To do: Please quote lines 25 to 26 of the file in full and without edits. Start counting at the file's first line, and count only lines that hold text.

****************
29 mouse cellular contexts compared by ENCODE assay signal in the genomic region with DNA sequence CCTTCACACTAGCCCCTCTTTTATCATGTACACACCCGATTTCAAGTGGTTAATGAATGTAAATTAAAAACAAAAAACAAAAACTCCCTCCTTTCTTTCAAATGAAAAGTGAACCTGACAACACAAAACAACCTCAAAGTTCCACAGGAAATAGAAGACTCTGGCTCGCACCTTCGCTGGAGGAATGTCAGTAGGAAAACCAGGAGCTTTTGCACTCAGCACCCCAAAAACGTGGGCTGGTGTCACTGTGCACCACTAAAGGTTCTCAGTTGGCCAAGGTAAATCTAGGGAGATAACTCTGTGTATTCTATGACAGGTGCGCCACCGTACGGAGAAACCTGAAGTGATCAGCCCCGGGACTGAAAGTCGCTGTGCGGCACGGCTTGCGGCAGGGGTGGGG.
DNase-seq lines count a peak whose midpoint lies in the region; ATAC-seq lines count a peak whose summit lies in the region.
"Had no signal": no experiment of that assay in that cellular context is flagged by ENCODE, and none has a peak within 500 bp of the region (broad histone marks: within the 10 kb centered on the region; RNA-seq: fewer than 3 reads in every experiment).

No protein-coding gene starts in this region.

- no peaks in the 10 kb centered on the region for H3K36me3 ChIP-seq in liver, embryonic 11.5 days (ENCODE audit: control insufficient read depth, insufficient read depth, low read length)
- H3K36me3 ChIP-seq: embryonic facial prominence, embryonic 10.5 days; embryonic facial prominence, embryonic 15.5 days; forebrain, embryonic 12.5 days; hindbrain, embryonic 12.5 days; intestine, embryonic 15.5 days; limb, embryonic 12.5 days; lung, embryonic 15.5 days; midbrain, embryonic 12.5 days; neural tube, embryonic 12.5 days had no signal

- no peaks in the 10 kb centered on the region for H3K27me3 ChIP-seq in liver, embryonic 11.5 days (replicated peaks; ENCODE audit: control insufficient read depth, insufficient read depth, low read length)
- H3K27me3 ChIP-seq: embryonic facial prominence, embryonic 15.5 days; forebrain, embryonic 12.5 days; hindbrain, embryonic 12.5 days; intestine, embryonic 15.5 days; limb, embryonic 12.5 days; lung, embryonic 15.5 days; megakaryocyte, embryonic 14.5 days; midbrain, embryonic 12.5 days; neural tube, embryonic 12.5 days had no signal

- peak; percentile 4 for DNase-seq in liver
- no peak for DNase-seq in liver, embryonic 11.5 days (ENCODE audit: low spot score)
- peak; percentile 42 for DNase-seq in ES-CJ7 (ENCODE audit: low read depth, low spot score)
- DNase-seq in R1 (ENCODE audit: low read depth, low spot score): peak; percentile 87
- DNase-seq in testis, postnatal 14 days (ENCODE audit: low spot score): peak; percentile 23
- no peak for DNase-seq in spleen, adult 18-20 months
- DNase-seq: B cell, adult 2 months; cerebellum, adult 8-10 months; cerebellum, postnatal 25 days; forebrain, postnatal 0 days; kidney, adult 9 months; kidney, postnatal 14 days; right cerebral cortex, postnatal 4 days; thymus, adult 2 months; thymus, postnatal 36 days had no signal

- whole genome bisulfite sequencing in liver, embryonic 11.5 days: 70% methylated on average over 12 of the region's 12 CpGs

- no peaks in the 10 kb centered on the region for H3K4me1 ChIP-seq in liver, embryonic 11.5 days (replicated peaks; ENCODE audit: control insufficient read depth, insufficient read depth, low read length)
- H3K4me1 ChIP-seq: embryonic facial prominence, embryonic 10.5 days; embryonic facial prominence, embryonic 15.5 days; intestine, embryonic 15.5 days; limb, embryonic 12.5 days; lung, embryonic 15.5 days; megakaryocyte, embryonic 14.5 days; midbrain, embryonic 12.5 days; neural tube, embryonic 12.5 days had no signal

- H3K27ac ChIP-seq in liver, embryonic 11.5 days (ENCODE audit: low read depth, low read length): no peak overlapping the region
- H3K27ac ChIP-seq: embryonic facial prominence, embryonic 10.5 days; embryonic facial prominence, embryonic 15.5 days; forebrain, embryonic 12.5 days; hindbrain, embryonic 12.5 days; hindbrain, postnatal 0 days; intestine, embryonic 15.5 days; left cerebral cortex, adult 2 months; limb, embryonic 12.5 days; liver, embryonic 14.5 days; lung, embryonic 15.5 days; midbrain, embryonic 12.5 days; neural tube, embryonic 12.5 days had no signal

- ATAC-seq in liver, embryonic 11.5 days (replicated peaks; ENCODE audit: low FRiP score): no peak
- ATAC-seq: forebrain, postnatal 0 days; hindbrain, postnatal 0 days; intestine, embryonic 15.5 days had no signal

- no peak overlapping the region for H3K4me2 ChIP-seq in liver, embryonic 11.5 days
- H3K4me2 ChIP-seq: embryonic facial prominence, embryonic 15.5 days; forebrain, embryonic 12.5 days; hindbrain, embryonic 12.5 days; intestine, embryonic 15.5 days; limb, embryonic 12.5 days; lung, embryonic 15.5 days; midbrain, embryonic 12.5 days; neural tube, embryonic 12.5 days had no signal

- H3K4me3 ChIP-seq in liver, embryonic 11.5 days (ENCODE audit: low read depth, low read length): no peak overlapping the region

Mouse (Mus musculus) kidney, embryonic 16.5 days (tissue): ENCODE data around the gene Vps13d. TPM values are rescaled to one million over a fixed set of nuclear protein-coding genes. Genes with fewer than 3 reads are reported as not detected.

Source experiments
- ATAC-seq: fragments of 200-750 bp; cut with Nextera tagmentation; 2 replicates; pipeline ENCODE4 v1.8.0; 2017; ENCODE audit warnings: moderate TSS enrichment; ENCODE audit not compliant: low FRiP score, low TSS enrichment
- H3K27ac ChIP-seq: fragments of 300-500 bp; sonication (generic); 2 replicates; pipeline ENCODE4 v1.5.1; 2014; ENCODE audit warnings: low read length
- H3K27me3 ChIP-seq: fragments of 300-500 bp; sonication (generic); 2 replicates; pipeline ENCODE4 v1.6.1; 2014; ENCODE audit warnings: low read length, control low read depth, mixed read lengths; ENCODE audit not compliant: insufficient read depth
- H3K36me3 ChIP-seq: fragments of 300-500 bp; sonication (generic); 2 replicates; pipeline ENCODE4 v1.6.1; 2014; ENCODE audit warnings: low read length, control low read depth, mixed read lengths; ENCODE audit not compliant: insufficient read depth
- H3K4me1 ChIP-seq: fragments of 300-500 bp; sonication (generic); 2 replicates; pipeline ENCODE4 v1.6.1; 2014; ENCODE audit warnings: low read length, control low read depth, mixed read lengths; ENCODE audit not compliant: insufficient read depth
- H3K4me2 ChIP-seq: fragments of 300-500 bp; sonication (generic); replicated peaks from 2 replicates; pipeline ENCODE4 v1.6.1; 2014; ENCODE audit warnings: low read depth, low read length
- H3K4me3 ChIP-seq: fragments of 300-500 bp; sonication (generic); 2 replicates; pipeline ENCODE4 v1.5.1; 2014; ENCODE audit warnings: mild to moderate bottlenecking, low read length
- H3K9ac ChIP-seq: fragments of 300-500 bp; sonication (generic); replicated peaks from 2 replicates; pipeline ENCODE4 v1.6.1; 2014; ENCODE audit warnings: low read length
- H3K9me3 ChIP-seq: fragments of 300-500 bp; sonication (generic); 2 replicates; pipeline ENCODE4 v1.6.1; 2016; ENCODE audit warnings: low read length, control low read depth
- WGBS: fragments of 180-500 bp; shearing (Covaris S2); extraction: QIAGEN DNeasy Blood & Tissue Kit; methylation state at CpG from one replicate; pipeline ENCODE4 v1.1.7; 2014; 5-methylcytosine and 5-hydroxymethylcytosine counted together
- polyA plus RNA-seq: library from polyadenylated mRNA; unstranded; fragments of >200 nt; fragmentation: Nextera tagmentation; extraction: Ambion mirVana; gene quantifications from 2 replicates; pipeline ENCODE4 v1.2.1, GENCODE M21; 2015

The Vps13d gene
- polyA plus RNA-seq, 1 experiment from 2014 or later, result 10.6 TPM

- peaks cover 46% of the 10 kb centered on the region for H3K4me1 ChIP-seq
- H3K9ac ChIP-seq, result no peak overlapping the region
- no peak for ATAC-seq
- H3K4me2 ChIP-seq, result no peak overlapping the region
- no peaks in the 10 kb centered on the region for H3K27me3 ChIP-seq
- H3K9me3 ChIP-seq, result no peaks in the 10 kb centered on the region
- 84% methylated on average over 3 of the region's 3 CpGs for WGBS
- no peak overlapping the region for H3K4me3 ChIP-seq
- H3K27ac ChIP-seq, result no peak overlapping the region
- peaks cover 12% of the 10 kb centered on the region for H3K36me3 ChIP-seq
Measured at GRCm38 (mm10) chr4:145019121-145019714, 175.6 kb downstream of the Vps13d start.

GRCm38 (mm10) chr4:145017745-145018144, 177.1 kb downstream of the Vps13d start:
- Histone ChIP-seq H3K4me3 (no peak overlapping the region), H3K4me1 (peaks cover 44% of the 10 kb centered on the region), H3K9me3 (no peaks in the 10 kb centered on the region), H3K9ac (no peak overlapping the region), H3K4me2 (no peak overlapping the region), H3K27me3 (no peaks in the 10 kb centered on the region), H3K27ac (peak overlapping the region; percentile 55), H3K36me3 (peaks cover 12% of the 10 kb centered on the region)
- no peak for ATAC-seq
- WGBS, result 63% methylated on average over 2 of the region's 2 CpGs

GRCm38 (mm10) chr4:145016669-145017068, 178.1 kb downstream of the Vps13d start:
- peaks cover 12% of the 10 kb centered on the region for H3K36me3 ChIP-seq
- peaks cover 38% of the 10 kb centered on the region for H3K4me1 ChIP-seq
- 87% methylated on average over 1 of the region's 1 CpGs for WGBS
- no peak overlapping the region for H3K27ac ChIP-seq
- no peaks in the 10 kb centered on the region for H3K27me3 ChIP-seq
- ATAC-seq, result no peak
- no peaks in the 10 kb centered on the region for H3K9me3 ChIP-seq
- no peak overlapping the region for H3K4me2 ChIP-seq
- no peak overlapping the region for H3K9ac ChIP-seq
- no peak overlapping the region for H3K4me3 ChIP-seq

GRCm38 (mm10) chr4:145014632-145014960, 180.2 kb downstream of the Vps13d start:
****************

- H3K4me3 ChIP-seq in liver, embryonic 11.5 days (ENCODE audit: low read depth, low read length): no peak overlapping the region

Mouse (Mus musculus) kidney, embryonic 16.5 days (tissue): ENCODE data around the gene Vps13d. TPM values are rescaled to one million over a fixed set of nuclear protein-coding genes. Genes with fewer than 3 reads are reported as not detected.